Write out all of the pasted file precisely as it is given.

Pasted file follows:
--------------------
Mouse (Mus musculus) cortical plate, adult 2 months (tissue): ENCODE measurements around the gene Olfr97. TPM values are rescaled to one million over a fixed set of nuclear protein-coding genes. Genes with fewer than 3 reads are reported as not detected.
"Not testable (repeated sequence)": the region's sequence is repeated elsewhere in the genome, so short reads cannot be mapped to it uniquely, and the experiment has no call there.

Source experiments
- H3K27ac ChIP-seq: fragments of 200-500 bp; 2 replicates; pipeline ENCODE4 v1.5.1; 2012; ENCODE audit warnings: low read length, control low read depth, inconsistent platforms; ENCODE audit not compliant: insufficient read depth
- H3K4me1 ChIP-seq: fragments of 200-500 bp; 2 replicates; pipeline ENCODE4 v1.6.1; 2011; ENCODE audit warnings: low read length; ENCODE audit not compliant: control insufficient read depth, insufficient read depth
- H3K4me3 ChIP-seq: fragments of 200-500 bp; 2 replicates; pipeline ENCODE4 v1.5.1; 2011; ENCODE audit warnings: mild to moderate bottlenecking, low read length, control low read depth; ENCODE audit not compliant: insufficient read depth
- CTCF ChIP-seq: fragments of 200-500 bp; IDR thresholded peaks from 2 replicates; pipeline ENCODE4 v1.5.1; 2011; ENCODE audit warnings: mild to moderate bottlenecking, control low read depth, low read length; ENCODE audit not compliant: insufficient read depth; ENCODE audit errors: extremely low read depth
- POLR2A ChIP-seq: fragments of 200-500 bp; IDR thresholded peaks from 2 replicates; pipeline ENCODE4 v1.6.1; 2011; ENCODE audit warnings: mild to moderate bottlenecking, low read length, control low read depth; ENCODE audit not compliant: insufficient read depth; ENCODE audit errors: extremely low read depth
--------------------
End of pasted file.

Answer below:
Mouse (Mus musculus) cortical plate, adult 2 months (tissue): ENCODE measurements around the gene Olfr97. TPM values are rescaled to one million over a fixed set of nuclear protein-coding genes. Genes with fewer than 3 reads are reported as not detected.
"Not testable (repeated sequence)": the region's sequence is repeated elsewhere in the genome, so short reads cannot be mapped to it uniquely, and the experiment has no call there.

Source experiments
- H3K27ac ChIP-seq: fragments of 200-500 bp; 2 replicates; pipeline ENCODE4 v1.5.1; 2012; ENCODE audit warnings: low read length, control low read depth, inconsistent platforms; ENCODE audit not compliant: insufficient read depth
- H3K4me1 ChIP-seq: fragments of 200-500 bp; 2 replicates; pipeline ENCODE4 v1.6.1; 2011; ENCODE audit warnings: low read length; ENCODE audit not compliant: control insufficient read depth, insufficient read depth
- H3K4me3 ChIP-seq: fragments of 200-500 bp; 2 replicates; pipeline ENCODE4 v1.5.1; 2011; ENCODE audit warnings: mild to moderate bottlenecking, low read length, control low read depth; ENCODE audit not compliant: insufficient read depth
- CTCF ChIP-seq: fragments of 200-500 bp; IDR thresholded peaks from 2 replicates; pipeline ENCODE4 v1.5.1; 2011; ENCODE audit warnings: mild to moderate bottlenecking, control low read depth, low read length; ENCODE audit not compliant: insufficient read depth; ENCODE audit errors: extremely low read depth
- POLR2A ChIP-seq: fragments of 200-500 bp; IDR thresholded peaks from 2 replicates; pipeline ENCODE4 v1.6.1; 2011; ENCODE audit warnings: mild to moderate bottlenecking, low read length, control low read depth; ENCODE audit not compliant: insufficient read depth; ENCODE audit errors: extremely low read depth